Palate – the bone structure covered with tissue on the roof of the mouth.  The palate is fixed to the skull.

Palatal Surface – the surface of the maxillary (upper jaw) teeth nearest to the palate.

Palmer’s Notation – an identification system for teeth, widely used by orthodontists to designate individual teeth.

Panoramic X-Ray (Panorex) – a single, large X-ray taken outside the mouth that shows all the teeth (or no teeth, if the patient is edentulous) on one film.

Partial Denture – For those who have lost some teeth but do not want to get dental implants or bridges, partial dentures are an affordable option. Removable dentures are held in place by the natural teeth, gums, and the connective structure made of plastic and or metal. Learn More

Passive Eruption – the process by which teeth continue to erupt into the mouth as tooth structure is lost to attrition and wear.

Pathogens – disease-producing organisms.

Pathology – the study of abnormal (diseased) tissue conditions.

Pedodontics (PEDO) – the treatment of children’s teeth, also known as pediatric dentistry.

Pellicle – the first step in the formation of plaque; a clear, thin film covering the teeth which contains proteins and lipids (fats) found in the saliva.  This film is formed within seconds after a tooth surface is cleaned.

Periapical – an X-ray that shows the whole tooth, also known as a single film or P.A. image.

Periodontal Abscess – infections of the tooth pulp and tissues surrounding the base of the tooth.

Periodontal Charting – measuring the pocket depth of areas where the gums have detached from the teeth.

Periodontal Disease – a degenerative condition affecting the gums.

Periodontal Ligament – the fibers that suspend the tooth in the bone socket.  Periodontal ligaments are attached at one end to the cementum, and at the other end to the alveolar bone of the socket.

Periodontal Maintenance – the cleaning of the teeth following periodontal treatment.  This includes periodontal charting.

Periodontal Pocket – the space that forms between the gums and teeth when the gums begin to detach due to the effects of periodontal disease.

Periodontal Probe – a dental instrument used to measure pocket depth.

Periocoronitis – an infection of the tissue overlying a partially erupted tooth.  Treatment for this condition involves keeping the area clean and free of bacteria.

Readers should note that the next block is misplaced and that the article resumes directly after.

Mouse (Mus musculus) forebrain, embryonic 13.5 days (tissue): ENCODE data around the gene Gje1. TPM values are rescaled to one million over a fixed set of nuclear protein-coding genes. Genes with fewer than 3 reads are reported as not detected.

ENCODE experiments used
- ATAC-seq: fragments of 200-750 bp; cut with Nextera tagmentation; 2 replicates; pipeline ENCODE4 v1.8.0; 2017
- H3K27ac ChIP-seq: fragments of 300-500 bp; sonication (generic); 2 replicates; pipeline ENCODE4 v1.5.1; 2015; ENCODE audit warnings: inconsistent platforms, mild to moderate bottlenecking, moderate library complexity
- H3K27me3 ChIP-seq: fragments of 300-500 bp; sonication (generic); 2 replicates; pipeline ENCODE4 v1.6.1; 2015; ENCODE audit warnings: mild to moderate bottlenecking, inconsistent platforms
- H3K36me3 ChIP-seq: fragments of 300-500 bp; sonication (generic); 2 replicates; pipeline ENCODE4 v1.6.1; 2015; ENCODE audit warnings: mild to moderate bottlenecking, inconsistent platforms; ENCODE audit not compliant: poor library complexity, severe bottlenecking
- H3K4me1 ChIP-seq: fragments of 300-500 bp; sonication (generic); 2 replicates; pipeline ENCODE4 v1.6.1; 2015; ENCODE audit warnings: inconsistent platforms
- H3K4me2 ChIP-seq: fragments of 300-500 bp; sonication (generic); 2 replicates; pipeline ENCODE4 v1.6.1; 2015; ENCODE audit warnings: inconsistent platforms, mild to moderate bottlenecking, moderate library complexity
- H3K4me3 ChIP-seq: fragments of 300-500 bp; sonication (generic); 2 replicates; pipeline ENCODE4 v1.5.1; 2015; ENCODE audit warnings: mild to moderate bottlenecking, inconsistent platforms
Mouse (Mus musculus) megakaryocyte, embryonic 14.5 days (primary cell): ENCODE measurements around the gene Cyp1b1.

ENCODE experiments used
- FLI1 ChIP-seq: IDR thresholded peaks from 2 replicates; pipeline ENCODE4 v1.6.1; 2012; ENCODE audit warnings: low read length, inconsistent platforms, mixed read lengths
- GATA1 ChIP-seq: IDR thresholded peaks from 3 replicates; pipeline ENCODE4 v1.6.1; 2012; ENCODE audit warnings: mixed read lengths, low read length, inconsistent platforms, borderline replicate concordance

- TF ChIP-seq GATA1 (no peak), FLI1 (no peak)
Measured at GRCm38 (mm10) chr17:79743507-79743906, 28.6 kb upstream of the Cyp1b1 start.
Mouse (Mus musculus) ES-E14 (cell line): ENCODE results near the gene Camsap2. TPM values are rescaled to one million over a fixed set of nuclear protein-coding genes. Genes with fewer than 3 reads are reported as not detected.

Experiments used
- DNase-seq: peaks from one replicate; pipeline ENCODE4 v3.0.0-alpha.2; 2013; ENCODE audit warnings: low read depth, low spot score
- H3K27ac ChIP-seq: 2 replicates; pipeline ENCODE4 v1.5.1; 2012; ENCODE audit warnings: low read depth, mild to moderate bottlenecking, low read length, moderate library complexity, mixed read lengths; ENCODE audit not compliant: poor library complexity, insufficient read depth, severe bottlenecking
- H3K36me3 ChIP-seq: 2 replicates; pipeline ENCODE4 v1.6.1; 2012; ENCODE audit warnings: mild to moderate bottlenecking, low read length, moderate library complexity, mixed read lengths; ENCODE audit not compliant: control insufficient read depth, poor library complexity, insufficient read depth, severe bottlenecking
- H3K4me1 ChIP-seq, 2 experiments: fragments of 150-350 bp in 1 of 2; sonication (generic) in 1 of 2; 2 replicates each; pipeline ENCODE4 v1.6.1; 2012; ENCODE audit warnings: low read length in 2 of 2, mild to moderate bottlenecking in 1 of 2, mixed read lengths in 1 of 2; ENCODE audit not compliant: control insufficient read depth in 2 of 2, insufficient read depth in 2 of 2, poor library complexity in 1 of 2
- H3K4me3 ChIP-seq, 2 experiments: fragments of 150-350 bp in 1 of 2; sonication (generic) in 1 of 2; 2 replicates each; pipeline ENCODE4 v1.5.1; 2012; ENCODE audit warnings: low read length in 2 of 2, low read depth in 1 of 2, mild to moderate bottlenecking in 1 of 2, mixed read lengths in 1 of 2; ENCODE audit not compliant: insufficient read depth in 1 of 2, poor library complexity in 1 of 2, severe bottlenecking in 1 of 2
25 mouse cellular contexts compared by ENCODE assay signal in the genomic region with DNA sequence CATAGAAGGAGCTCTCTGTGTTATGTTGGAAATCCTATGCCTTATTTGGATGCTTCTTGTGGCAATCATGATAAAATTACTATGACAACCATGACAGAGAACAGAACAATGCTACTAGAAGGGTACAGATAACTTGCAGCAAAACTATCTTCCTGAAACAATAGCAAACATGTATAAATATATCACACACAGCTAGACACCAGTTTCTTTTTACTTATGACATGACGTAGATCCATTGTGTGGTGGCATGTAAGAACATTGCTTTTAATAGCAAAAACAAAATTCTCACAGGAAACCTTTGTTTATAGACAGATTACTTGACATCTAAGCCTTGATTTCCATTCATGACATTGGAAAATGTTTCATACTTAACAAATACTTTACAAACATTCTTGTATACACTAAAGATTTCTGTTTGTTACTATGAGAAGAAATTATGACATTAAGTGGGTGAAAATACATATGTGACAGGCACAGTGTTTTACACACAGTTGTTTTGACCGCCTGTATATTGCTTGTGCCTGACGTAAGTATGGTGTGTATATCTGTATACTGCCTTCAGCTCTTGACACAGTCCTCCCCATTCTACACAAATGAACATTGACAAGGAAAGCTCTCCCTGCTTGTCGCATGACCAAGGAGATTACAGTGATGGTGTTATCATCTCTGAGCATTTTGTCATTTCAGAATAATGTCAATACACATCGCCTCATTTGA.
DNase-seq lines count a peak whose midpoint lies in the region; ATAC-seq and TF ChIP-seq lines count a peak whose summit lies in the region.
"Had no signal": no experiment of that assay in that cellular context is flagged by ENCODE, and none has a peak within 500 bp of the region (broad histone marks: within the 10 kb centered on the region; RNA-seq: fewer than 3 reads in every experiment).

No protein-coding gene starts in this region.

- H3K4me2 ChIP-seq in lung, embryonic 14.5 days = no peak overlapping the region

Periodontics – the dental specialty that involve the treatment and management of periodontal (gum) disease.

Periodontist – a dentist who specializes in treating gum disease and gum degeneration.  Periodontists are specialists, and have received 2-3 additional years of training following dental school.

Periodontitis – a severe form of periodontal (gum) disease, often resulting in bone deterioration and tooth loss.

Periodontium – the structures that surround and support the teeth.

Permanent Teeth – The teeth that replace the deciduous or primary teeth. Permanent teeth are the replacement of the primary teeth (baby teeth). Permanent teeth are the 2nd and last set of teeth that humans can have during their lifetime. These teeth are more calcified and stronger than the deciduous teeth (baby teeth) because they are designed to function for a lifetime. Learn More

Pit – a pinpoint depression in the occlusal surface of a tooth.

Plaque – a sticky film that accumulates on the teeth.

Pontic – the component of a bridge that replaces the missing teeth or tooth.

Polishing – a dental procedure to remove stains, plaque, and acquired pellicle.  This process uses an abrasive polishing paste in a rubber cup attacked to a slow-speed handpiece.

Polyphyodont – possessing several sets of teeth during a lifespan.

Porcelain – a tooth-colored material, similar to enamel in appearance.  Porcelain is often used in building the visible portions of dental crowns and other restorations.

Porcelain Veneer – an ultra-thin shell of ceramic material, which is bonded to the surface of the teeth or tooth to correct flaws in the smile.

Posterior Teeth – are the back teeth (Bicuspids – Molars). Learn More

Postpalatal Seal – an elevation of material on the back (tissue side) of a denture.

Pregnancy Gingivitis – a type of periodontal (gum) disease characterized by red, swollen gums that occur throughout pregnancy.

Premolars – the two-cusped teeth immediately in front of the molars.

Preventive Dentistry/Preventive Care – procedures performed to aid in preventing the development or worsening of tooth decay and gum disease.

Primary Teeth – also known as baby teeth, deciduous teeth, or primary dentition.  Primary teeth are the first teeth to come in, and aid children in chewing and speaking properly, as well as acting as holding places for the eruption of permanent teeth.

Prophylaxis – a dental cleaning, also known as prophy.

Prosthetics – fixed or removable appliances used to replace missing teeth (bridges, partial dentures, dentures, etc.).

Prosthodontist – a dental specialist who has received three additional years of training in providing dental prosthesis to replace teeth and improve oral health (bridges, dentures, etc.).  Prosthodontic training is accredited by the American Dental Association (ADA), and is one of nine recognized areas of dental specialty.

Proximal – nearest to the point of contact; the mesial or distal surfaces of the tooth.

Proximal Surface – the surface of the tooth adjacent to the next tooth; referring to the mesial and distal surfaces.

Pulp Canal – the portion of the pulp within the root.

Pulp Chamber – the portion of the pulp within the tooth.

Pulp Horn – the portion of the pulp chamber that extends towards the cusps of the teeth.

Pulp Tissue – the soft (non-calcified) tissue in the pulp chamber composed of blood vessels and nerves.

Pulpitis – inflammation of the soft tissues within the tooth.